Editorial: The economics of a faltering tradition

Posted 4/19/18

Ultimately, money talks. And this, Taoseños, is what has led to the slow death of the acequia culture, tradition and heart of Taos.

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Editorial: The economics of a faltering tradition


Ultimately, money talks.

And this, Taoseños, is what has led to the slow death of the acequia culture, tradition and heart of Taos. This is why the Taos of today no longer looks like the Taos of 10, 20 or 30 years ago and why, without some concerted and inventive intervention, it will cease to be the Taos of old.

If you haven’t already thought it through, we’ll lay it out for you.

When the children of generational Taos families can’t find jobs that pay a living wage in their own town or prospects for bettering their lives, they leave. That means there’s no one with a heart and soul connection to the acequia on their family’s land to take care of it, use the water, grow crops and keep the tradition going.

Or, when the youngest generation of Taos families decides the hard work of irrigating isn’t for them when they are trying to work two jobs and raise families, they let the tradition go.

Or, because some families have only land and little cash, the only way to provide a home for their children and grandchildren is to add houses on what was once irrigated farm land.

When there’s no one left to irrigate and older generations finally can’t do it anymore or give up, their only logical recourse is to sell the land and the water rights that go with it for the highest price. Homes appear. Farm land disappears, and so does the need for the acequias. The irrigation ditches aren’t just vital to local farmers. The periodic water flows down acequias support green belts across the valley, nurturing trees, supporting wildlife and refilling underground acquifers.

When Realtors sell irrigated land in the Taos Valley, and note that the water rights can be sold off at a pretty penny to help pay for the land, they are doing nothing wrong. They are being honest. They are doing their job. But, sadly, they are contributing to the erosion of acequia culture and tradition and the very thing that made Taos the amazing place it has been for generations.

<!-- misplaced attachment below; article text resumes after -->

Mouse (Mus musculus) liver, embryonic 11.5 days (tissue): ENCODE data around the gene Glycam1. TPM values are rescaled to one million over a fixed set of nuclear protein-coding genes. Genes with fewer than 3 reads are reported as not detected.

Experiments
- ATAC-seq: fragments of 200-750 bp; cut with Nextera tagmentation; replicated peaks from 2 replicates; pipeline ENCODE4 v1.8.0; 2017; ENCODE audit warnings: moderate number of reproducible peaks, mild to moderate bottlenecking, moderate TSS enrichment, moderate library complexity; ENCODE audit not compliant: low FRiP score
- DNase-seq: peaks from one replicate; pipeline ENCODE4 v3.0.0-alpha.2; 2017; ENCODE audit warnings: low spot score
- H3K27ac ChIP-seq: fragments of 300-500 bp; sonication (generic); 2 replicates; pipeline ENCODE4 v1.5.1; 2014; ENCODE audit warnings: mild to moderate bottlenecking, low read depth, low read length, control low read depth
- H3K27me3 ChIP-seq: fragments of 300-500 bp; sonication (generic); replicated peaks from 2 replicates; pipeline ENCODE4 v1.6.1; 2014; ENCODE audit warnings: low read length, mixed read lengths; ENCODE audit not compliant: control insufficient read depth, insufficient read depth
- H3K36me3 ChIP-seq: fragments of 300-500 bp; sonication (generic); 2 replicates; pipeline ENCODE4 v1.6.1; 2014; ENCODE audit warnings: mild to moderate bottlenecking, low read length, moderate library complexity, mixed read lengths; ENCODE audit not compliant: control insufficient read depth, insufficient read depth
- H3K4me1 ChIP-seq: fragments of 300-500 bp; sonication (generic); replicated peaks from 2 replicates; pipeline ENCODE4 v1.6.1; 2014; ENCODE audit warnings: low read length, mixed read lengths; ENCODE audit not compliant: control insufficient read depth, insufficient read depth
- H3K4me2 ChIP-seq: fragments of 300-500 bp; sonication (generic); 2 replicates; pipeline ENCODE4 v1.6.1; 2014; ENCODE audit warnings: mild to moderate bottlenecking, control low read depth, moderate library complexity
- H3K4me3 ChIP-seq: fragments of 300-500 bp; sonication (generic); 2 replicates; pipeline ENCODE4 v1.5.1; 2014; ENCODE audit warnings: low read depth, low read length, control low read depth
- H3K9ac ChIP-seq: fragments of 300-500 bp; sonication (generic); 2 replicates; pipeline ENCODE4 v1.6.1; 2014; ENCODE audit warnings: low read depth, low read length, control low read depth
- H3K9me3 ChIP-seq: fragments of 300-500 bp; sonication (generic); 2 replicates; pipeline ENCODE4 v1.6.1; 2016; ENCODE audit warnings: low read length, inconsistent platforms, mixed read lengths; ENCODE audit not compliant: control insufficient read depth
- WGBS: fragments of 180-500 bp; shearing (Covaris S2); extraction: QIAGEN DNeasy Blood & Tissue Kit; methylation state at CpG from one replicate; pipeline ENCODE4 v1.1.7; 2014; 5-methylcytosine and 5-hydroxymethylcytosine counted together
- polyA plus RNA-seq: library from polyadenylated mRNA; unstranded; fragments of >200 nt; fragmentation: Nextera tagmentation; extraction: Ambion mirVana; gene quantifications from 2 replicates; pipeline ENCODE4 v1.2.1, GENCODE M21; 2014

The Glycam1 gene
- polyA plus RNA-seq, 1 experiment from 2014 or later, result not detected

When the only people who can afford anymore to buy or finance the increasingly expensive price tag on irrigated, arable farmland in the Taos Valley are those with a hefty chunk of change and little interest in irrigating, then lost is the sense of why acequias are important to the soul of a place.

But there is hope.

A handful of young farmers like Nicanor Ortega in Arroyo Hondo are taking on the challenge of farming and using the acequias. They need every bit of support and encouragement we can give them. 

A movement by town of Taos officials to restore the acequia through downtown is another hopeful sign. We hope they will continue to ask for helping hands on the ground to make this effort happen. And we wonder if there’s a way to create community gardens with some of the water as a way to encourage downtown residents to participate in keeping the acequia alive.

What are some other ways the acequias can be saved in the face of so many challenges?

Older farmers or people with irrigated lands who can’t farm them could reach out through local grower and gardening groups, such as the Taos Valley Acequia Association, the Taos Farm and Garden Facebook page, the town and county, to find young people who want to farm and can’t afford land. They can work out a lease agreement.

The National Young Farmers Coalition has worked with groups across the United States on similar agreements. USDA also has a link on its website for young farmers looking for land.

Schools or classrooms could adopt an acequia with approval by parciantes. Teachers could make working with the ditch and farmers a part of classroom curriculum for science, history, public speaking and more.

Taos Integrated School for the Arts is working on such a project with farmer Miguel Santistevan and other parciantes. Down south, the Santa Fe Girl’s School has cared for and documented a piece of irrigated land along the Santa Fe River for more than a dozen years, collecting data on wildlife and water quality that is now used by federal agencies.

Finally, landowners can put a conservation easement on irrigated land through organizations such as the Taos Land Trust. They receive a tax benefit and irrigated lands along with the acequia are protected.

Interestingly, this newspaper’s unscientific poll about how people view acequias show almost as many people believe acequias are thriving or reviving as those who think the ditches are dying.

Let’s all work to keep the future of acequias – the heart and soul of Taos – alive. 


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